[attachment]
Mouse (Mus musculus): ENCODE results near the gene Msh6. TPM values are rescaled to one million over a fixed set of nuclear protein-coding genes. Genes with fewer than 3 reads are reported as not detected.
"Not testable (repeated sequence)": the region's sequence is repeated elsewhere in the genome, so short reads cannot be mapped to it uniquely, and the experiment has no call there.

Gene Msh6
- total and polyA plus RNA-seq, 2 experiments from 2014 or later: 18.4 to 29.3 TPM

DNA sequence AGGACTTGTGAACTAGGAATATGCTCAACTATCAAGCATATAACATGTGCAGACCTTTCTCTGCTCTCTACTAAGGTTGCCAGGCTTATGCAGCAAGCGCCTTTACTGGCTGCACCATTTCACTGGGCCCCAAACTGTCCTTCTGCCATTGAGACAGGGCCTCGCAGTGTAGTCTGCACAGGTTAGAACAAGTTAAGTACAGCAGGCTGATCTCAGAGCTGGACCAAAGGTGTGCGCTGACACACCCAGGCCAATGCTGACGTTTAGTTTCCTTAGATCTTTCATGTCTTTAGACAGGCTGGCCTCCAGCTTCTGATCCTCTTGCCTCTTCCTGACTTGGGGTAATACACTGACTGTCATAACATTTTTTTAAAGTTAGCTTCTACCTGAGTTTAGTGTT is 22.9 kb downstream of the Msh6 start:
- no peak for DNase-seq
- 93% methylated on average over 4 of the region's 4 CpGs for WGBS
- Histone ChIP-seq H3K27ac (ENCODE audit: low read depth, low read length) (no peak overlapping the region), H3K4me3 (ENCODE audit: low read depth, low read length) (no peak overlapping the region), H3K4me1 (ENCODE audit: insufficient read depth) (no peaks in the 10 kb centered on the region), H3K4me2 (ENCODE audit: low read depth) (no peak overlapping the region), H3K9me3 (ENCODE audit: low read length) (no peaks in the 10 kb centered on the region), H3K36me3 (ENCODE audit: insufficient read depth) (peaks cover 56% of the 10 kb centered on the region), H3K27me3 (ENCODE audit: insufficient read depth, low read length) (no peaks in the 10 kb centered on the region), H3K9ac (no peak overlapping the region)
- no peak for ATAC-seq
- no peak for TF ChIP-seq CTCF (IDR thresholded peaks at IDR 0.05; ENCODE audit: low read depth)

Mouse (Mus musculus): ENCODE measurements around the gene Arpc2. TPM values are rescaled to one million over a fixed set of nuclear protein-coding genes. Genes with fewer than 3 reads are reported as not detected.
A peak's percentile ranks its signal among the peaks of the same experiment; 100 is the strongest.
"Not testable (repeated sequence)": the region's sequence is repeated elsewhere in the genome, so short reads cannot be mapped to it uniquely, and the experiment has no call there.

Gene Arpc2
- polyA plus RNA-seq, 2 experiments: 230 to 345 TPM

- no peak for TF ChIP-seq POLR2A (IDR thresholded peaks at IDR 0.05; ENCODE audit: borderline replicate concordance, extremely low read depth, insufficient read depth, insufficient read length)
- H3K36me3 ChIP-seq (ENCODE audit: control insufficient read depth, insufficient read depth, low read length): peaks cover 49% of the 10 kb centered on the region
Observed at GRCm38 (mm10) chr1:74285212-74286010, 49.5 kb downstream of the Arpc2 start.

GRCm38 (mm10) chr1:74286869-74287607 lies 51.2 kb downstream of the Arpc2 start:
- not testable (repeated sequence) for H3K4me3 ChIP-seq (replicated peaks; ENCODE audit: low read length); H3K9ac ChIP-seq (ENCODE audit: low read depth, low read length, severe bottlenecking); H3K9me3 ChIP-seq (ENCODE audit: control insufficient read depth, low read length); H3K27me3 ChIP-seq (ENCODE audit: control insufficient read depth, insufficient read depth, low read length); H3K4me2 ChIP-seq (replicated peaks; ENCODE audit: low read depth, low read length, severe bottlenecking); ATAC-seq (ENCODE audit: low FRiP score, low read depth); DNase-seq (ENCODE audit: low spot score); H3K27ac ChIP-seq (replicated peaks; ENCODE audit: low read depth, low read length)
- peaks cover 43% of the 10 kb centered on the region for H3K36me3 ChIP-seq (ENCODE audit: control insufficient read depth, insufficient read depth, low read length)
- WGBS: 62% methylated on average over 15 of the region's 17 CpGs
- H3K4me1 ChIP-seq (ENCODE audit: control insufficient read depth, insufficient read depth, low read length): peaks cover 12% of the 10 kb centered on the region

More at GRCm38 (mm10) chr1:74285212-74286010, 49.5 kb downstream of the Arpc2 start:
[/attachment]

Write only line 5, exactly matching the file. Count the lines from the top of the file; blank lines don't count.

DNA sequence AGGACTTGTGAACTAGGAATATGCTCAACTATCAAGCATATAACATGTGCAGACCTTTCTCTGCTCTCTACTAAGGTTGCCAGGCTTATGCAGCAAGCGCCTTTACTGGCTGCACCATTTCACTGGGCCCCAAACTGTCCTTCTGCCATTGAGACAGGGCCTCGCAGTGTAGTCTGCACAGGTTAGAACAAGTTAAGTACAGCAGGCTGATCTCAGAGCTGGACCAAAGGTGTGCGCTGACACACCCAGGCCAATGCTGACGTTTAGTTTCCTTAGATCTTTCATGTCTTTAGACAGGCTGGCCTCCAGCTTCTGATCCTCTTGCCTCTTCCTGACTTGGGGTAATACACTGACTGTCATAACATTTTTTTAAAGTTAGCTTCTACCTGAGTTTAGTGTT is 22.9 kb downstream of the Msh6 start: